While the certification of Bobby’s identity did use the CA private key material, the actual signing operation was performed on our Gnuk hardware device. The CA private key material is kept on that OpenPGP card device, separate from the host computer.
Variation: Generating the CA key on the card
Alternatively, the ‘on-card’ initialization mode can be used to set up a CA instance. This mode of operation generates a new CA private key directly on your OpenPGP card.
This has the advantage that it’s very easy to do, and no computer ever has access to the CA private key material.
On the other hand, this mode of operation has the disadvantage that you can’t make a second copy of the key material. So, if your OpenPGP card breaks, you lose access to that CA private key (if that happens, you’ll have to roll your CA over to a new CA key. Each user of your CA then needs to obtain a copy of the new CA key, and to make sure that the CA key they obtained is indeed legitimate).
Also, when generating a key on a hardware card, you rely on that card (including its method of obtaining randomness) to generate a strong key.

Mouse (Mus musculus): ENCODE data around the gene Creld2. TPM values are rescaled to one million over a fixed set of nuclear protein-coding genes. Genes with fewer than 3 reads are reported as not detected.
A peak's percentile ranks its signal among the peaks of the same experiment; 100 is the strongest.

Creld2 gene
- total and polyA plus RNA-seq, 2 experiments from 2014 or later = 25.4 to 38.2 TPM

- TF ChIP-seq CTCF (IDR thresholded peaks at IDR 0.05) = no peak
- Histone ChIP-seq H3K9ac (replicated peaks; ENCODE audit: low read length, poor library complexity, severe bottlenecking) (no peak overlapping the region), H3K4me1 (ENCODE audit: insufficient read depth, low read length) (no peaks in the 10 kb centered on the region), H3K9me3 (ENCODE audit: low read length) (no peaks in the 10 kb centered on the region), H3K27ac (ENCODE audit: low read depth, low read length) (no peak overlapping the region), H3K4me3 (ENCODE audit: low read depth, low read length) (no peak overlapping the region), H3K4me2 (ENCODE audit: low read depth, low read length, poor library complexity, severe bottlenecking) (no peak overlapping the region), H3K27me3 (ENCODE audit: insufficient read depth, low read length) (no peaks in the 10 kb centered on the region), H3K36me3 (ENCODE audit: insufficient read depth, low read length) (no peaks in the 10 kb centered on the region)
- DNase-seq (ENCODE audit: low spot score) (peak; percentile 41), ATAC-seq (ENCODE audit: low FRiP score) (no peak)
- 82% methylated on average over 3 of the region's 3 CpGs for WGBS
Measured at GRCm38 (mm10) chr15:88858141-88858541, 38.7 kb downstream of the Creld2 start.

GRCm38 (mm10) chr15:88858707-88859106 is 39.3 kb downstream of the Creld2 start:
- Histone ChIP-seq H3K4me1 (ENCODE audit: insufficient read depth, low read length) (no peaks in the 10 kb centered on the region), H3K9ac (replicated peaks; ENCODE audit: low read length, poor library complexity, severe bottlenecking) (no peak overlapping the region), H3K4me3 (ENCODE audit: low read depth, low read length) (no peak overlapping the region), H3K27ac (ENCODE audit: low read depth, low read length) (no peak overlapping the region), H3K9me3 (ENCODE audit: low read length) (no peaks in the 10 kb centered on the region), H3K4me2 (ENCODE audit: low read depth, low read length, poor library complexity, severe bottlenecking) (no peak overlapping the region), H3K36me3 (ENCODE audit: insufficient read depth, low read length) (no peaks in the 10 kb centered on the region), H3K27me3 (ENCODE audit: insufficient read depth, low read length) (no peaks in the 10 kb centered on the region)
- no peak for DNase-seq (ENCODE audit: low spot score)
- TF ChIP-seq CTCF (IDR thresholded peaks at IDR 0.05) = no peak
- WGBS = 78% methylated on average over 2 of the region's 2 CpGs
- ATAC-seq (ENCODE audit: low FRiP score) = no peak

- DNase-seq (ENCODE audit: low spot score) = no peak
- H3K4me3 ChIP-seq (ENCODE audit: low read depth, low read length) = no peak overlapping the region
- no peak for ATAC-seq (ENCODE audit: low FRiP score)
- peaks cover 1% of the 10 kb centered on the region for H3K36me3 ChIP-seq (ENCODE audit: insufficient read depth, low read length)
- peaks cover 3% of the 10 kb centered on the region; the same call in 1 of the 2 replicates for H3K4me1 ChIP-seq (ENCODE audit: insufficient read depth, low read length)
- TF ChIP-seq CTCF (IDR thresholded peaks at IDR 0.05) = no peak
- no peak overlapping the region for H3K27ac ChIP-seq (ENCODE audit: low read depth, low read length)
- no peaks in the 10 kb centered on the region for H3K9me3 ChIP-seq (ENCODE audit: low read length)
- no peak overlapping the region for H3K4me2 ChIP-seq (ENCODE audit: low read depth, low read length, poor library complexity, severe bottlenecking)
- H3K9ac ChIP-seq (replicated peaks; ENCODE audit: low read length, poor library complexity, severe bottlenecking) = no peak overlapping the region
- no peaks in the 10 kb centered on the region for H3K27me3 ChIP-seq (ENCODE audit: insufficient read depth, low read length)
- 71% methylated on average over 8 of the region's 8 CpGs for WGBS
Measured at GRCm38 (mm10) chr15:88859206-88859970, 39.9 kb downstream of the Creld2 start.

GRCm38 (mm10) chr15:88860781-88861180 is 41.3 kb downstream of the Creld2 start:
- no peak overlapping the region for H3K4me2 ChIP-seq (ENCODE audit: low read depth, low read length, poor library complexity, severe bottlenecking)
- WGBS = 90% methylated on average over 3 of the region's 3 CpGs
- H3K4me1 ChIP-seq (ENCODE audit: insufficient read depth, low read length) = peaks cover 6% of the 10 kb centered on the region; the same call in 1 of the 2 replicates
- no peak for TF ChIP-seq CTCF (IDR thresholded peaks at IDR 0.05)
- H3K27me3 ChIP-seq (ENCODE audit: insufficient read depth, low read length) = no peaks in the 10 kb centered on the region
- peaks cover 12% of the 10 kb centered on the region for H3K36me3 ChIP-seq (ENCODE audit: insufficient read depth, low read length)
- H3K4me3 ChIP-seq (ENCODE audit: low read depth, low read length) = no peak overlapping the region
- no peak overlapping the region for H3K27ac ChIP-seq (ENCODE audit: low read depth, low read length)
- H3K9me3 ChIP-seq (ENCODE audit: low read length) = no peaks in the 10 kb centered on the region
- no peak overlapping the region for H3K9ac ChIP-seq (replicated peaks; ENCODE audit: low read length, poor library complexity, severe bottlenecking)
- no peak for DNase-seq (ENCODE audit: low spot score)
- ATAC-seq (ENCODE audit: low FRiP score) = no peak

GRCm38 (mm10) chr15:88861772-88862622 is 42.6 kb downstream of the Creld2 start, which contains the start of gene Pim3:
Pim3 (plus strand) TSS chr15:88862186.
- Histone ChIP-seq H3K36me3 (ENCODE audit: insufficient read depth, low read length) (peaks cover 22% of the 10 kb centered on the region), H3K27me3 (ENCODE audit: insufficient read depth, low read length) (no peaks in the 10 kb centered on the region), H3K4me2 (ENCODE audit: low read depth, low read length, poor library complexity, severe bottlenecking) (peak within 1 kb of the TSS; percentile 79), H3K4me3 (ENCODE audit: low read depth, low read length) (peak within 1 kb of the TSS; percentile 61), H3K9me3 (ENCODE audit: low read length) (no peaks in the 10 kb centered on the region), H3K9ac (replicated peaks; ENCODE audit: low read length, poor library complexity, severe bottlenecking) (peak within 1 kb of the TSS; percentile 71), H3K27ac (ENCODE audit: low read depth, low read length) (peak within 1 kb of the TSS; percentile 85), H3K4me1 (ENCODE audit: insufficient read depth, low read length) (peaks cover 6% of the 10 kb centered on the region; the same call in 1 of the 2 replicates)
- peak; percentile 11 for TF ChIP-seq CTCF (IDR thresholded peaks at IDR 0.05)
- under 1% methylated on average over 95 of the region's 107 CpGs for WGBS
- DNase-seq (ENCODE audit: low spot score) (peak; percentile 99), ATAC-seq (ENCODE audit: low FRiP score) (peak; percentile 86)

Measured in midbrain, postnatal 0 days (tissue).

If these trade-offs are appropriate to your use-case, generating a CA key on an OpenPGP card is as easy as:
$ openpgp-ca -d test.oca ca init example.org card FFFE:01234567 on-card Initialized card-backed OpenPGP CA instance: CA Domain: example.org Fingerprint: E28CF8D53763F763648E489D7ED924B756E24C40 Creation time: 2022-09-23 23:17:50 UTC CA Backend: OpenPGP card FFFE:01234567 [User PIN 78076756]
The resulting CA can be used in the usual ways, as shown above.
[This article was originally published on Sep 03rd 2022, and updated on Sep 24rd to reflect progress in OpenPGP CA development: initialization of card-based CAs is now decidedly more automated.]